Viral Marketing for Eidos’ Hitman 2. Of interest:
Avoid looking like a marketing campaign.
Kirby: “These clips are not being judged by TV advertising production values and
aesthetics. In fact, the less they have TV production values and
aesthetics, the better they seem to do. People don’t want to be
part of someone else’s marketing campaign.”
I’m seeing more and more of this kind of practice — and I’m positive that there’s more of it going on that I don’t see. I think it’s downright deceptive. One of the fundamental rules* of advertising is that your target audience should know when they are being advertised to. It’s why there are “this is an advertisement” warnings in newspapers and magazines when some sneaky ads try to make themselves look like news or editorial content. Yet, many marketers continue to believe that such low and unscrupulous plots are the only way to establish a presence, especially with the more media-savvy “underground” generation. Getting people to put advertisements on their tombstones, or to change their names to ‘Turok’ is one thing; but deceptively spamming people with false testimonials and support on public forums is a whole other can of worms. “Tastemaker destinations” indeed.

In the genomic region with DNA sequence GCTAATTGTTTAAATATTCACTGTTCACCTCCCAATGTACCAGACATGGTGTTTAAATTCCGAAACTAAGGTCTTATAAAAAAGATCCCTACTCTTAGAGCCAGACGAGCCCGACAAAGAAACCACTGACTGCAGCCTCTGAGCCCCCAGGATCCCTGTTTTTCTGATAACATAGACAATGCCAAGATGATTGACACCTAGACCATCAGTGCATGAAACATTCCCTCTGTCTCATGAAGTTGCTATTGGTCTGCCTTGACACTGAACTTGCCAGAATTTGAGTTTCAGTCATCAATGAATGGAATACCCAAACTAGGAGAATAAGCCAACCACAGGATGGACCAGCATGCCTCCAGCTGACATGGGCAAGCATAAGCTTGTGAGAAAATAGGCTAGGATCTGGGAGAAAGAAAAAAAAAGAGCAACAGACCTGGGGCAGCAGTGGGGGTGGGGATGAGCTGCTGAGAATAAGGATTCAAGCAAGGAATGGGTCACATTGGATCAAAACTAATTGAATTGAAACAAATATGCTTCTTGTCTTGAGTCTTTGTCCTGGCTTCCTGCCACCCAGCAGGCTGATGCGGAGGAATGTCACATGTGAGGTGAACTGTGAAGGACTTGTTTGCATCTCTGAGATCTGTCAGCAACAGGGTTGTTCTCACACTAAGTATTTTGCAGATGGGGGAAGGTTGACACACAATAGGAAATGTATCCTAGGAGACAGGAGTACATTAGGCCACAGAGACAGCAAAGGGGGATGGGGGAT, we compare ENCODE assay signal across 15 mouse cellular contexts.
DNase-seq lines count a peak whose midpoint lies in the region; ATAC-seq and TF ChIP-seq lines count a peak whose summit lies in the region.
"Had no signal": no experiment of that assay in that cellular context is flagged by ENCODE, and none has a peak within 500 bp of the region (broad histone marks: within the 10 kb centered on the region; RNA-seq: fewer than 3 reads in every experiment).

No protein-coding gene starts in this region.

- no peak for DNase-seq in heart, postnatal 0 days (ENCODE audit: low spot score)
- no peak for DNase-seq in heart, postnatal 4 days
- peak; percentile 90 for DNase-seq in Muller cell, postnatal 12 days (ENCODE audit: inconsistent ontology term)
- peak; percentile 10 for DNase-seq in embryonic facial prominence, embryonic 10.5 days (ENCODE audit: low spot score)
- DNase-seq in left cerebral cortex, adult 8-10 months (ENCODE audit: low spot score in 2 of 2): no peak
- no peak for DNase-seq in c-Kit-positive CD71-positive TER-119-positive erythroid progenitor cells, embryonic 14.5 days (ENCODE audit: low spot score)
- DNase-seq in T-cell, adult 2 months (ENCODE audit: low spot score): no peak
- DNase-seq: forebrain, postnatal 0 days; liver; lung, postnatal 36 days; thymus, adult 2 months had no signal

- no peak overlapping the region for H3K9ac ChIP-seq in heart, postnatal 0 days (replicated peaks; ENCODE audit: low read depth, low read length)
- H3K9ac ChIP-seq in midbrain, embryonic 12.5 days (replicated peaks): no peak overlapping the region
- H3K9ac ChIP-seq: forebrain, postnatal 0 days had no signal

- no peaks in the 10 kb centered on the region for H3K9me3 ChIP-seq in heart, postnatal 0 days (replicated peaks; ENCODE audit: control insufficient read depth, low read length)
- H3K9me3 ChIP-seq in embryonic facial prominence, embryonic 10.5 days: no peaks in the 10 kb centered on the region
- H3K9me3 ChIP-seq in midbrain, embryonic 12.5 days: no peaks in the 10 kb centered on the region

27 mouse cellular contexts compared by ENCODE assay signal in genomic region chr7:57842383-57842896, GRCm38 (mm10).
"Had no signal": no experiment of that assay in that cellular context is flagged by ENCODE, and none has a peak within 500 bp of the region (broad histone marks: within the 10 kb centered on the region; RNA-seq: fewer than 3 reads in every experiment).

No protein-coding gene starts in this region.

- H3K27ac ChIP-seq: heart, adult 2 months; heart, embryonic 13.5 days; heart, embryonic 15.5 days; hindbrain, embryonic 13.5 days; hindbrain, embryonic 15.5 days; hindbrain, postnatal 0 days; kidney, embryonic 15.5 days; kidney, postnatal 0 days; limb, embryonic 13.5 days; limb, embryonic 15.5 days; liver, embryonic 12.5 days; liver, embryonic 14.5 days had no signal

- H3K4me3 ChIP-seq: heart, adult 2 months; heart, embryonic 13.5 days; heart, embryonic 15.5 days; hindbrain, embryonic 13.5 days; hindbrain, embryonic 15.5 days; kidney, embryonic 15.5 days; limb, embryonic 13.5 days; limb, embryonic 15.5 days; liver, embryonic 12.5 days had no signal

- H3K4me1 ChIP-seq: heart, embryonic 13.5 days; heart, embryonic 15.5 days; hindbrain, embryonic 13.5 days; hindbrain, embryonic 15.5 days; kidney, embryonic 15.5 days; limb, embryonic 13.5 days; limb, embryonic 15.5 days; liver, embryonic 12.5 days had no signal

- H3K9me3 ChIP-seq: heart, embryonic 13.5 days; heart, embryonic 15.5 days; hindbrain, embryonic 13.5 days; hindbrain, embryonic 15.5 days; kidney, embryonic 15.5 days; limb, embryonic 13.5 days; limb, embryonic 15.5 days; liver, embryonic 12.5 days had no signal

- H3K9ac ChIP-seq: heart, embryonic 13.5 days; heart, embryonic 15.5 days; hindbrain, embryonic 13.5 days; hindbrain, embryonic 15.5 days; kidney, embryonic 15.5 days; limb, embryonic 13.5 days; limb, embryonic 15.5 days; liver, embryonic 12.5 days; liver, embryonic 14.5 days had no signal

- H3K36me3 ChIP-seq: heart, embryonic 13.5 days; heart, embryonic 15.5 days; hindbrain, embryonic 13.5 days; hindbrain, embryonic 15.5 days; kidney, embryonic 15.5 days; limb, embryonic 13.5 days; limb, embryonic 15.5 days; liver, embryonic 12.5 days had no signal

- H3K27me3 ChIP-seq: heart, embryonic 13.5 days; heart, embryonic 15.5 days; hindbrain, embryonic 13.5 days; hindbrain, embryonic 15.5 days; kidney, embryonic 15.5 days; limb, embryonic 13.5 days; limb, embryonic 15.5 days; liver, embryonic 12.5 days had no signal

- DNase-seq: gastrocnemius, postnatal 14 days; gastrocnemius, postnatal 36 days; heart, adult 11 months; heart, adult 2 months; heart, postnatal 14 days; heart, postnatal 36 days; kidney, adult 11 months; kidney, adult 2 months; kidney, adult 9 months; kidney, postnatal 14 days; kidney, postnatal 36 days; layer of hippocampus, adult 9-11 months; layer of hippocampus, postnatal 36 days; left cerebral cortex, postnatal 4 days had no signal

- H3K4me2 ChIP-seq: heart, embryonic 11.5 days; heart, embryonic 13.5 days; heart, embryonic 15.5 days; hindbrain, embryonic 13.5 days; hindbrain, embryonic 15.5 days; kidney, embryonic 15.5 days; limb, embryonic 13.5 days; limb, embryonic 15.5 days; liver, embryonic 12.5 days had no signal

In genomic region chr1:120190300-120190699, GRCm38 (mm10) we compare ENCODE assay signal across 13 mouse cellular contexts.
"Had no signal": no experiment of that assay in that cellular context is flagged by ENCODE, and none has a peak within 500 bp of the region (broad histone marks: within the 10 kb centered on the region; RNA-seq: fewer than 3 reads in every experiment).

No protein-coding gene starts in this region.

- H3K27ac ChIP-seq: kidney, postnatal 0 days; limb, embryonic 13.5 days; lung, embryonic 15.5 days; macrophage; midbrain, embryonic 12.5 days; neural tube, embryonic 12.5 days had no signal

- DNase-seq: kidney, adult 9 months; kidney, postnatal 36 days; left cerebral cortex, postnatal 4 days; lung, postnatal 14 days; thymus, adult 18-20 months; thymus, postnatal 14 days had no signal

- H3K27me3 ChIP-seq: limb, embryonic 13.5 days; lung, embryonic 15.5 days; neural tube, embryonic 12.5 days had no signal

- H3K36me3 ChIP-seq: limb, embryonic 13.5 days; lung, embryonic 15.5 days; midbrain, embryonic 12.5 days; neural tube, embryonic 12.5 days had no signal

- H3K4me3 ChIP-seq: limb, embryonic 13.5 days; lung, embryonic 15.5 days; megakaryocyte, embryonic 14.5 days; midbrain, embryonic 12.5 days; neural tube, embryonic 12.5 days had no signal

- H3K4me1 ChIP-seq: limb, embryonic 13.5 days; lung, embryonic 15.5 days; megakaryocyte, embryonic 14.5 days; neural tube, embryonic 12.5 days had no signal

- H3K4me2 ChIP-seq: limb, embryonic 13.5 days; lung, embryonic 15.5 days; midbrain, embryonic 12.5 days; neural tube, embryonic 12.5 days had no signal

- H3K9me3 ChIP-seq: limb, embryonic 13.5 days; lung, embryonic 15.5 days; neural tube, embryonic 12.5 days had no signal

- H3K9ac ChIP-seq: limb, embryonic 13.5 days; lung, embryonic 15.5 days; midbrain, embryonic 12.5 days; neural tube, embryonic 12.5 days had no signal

Of course, the next logical step is to, in essence, sell the actual marketing campaign itself. I’m quite certain that BMX XXX was conceived entirely in Acclaim’s marketing department, and not by any people with actual game knowledge. It’s not like Acclaim hasn’t had run-ins with controversy before, as they are strongly testing the notion that “controversy sells”. BMX XXX was on 60 Minutes last week; it’s been mentioned in countless mainstream articles about gaming; it’s even garnering government attention (with some thanks from GTA). All this despite the fact that it is a mediocre game. It’s sad that the media (and politicians, and advocacy groups) continually falls for such cheap tactics — giving the “game” free publicity. Acclaim isn’t selling a game; they’re selling a campaign.
* I realize that from the standpoint of the advertiser, it’s probably not a golden rule; but from my point of view, the view of a consumer, it might as well should to be.